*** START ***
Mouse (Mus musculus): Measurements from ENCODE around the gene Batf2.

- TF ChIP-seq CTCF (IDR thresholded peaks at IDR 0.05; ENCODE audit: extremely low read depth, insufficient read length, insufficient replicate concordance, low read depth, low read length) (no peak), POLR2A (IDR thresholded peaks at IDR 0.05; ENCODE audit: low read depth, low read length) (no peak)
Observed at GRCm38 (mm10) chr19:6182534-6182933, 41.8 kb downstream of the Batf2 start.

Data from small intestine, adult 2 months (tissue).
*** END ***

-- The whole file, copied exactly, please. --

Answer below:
Mouse (Mus musculus): Measurements from ENCODE around the gene Batf2.

- TF ChIP-seq CTCF (IDR thresholded peaks at IDR 0.05; ENCODE audit: extremely low read depth, insufficient read length, insufficient replicate concordance, low read depth, low read length) (no peak), POLR2A (IDR thresholded peaks at IDR 0.05; ENCODE audit: low read depth, low read length) (no peak)
Observed at GRCm38 (mm10) chr19:6182534-6182933, 41.8 kb downstream of the Batf2 start.

Data from small intestine, adult 2 months (tissue).